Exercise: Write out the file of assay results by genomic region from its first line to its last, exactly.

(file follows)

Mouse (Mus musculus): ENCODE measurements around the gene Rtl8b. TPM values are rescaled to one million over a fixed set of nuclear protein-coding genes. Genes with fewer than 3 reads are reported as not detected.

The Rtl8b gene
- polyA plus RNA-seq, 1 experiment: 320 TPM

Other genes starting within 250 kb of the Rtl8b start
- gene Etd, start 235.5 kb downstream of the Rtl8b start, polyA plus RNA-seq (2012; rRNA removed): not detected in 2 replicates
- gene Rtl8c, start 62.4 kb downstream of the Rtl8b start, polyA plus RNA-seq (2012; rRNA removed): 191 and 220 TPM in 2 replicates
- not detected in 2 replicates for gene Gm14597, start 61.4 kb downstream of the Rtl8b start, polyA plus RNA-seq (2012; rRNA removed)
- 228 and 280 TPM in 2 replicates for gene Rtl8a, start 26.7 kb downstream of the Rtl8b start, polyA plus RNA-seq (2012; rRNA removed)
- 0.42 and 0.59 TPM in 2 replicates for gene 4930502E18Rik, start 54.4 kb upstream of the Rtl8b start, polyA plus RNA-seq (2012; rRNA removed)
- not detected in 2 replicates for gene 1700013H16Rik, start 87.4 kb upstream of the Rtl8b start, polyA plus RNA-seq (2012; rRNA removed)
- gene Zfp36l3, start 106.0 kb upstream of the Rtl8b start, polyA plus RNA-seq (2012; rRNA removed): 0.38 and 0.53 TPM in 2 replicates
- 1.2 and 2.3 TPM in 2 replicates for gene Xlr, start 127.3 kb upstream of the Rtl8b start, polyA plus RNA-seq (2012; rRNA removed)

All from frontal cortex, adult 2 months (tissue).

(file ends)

Mouse (Mus musculus): ENCODE measurements around the gene Rtl8b. TPM values are rescaled to one million over a fixed set of nuclear protein-coding genes. Genes with fewer than 3 reads are reported as not detected.

The Rtl8b gene
- polyA plus RNA-seq, 1 experiment: 320 TPM

Other genes starting within 250 kb of the Rtl8b start
- gene Etd, start 235.5 kb downstream of the Rtl8b start, polyA plus RNA-seq (2012; rRNA removed): not detected in 2 replicates
- gene Rtl8c, start 62.4 kb downstream of the Rtl8b start, polyA plus RNA-seq (2012; rRNA removed): 191 and 220 TPM in 2 replicates
- not detected in 2 replicates for gene Gm14597, start 61.4 kb downstream of the Rtl8b start, polyA plus RNA-seq (2012; rRNA removed)
- 228 and 280 TPM in 2 replicates for gene Rtl8a, start 26.7 kb downstream of the Rtl8b start, polyA plus RNA-seq (2012; rRNA removed)
- 0.42 and 0.59 TPM in 2 replicates for gene 4930502E18Rik, start 54.4 kb upstream of the Rtl8b start, polyA plus RNA-seq (2012; rRNA removed)
- not detected in 2 replicates for gene 1700013H16Rik, start 87.4 kb upstream of the Rtl8b start, polyA plus RNA-seq (2012; rRNA removed)
- gene Zfp36l3, start 106.0 kb upstream of the Rtl8b start, polyA plus RNA-seq (2012; rRNA removed): 0.38 and 0.53 TPM in 2 replicates
- 1.2 and 2.3 TPM in 2 replicates for gene Xlr, start 127.3 kb upstream of the Rtl8b start, polyA plus RNA-seq (2012; rRNA removed)

All from frontal cortex, adult 2 months (tissue).